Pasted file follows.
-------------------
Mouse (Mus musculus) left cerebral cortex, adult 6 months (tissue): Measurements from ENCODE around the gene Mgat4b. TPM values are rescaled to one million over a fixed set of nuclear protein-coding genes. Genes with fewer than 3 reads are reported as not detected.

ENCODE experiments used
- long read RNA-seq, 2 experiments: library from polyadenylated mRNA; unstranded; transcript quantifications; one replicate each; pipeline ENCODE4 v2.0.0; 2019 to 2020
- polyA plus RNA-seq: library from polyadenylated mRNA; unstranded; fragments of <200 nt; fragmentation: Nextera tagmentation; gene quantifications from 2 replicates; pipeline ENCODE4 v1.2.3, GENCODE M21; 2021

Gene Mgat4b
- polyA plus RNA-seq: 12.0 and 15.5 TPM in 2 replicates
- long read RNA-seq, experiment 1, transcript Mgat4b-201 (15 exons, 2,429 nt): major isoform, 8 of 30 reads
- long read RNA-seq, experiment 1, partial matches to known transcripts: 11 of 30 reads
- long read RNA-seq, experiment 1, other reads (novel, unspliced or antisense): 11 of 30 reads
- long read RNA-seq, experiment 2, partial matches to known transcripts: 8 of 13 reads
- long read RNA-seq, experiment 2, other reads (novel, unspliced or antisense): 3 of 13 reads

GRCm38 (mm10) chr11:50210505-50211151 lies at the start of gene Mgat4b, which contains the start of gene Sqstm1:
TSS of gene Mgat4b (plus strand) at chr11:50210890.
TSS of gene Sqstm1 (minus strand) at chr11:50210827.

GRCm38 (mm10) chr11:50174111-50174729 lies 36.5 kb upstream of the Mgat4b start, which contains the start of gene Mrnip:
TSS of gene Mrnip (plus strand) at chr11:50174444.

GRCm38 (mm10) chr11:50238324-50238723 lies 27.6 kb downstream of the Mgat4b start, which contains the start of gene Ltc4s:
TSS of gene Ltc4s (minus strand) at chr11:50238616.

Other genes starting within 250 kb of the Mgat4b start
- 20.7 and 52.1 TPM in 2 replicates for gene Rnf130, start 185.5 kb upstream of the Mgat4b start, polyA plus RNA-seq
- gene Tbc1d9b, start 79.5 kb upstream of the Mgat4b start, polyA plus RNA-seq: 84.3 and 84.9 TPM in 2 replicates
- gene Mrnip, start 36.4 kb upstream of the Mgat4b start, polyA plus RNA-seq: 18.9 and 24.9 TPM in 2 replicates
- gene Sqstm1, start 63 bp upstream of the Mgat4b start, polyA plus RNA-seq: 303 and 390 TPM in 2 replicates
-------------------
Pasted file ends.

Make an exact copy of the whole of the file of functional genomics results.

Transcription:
Mouse (Mus musculus) left cerebral cortex, adult 6 months (tissue): Measurements from ENCODE around the gene Mgat4b. TPM values are rescaled to one million over a fixed set of nuclear protein-coding genes. Genes with fewer than 3 reads are reported as not detected.

ENCODE experiments used
- long read RNA-seq, 2 experiments: library from polyadenylated mRNA; unstranded; transcript quantifications; one replicate each; pipeline ENCODE4 v2.0.0; 2019 to 2020
- polyA plus RNA-seq: library from polyadenylated mRNA; unstranded; fragments of <200 nt; fragmentation: Nextera tagmentation; gene quantifications from 2 replicates; pipeline ENCODE4 v1.2.3, GENCODE M21; 2021

Gene Mgat4b
- polyA plus RNA-seq: 12.0 and 15.5 TPM in 2 replicates
- long read RNA-seq, experiment 1, transcript Mgat4b-201 (15 exons, 2,429 nt): major isoform, 8 of 30 reads
- long read RNA-seq, experiment 1, partial matches to known transcripts: 11 of 30 reads
- long read RNA-seq, experiment 1, other reads (novel, unspliced or antisense): 11 of 30 reads
- long read RNA-seq, experiment 2, partial matches to known transcripts: 8 of 13 reads
- long read RNA-seq, experiment 2, other reads (novel, unspliced or antisense): 3 of 13 reads

GRCm38 (mm10) chr11:50210505-50211151 lies at the start of gene Mgat4b, which contains the start of gene Sqstm1:
TSS of gene Mgat4b (plus strand) at chr11:50210890.
TSS of gene Sqstm1 (minus strand) at chr11:50210827.

GRCm38 (mm10) chr11:50174111-50174729 lies 36.5 kb upstream of the Mgat4b start, which contains the start of gene Mrnip:
TSS of gene Mrnip (plus strand) at chr11:50174444.

GRCm38 (mm10) chr11:50238324-50238723 lies 27.6 kb downstream of the Mgat4b start, which contains the start of gene Ltc4s:
TSS of gene Ltc4s (minus strand) at chr11:50238616.

Other genes starting within 250 kb of the Mgat4b start
- 20.7 and 52.1 TPM in 2 replicates for gene Rnf130, start 185.5 kb upstream of the Mgat4b start, polyA plus RNA-seq
- gene Tbc1d9b, start 79.5 kb upstream of the Mgat4b start, polyA plus RNA-seq: 84.3 and 84.9 TPM in 2 replicates
- gene Mrnip, start 36.4 kb upstream of the Mgat4b start, polyA plus RNA-seq: 18.9 and 24.9 TPM in 2 replicates
- gene Sqstm1, start 63 bp upstream of the Mgat4b start, polyA plus RNA-seq: 303 and 390 TPM in 2 replicates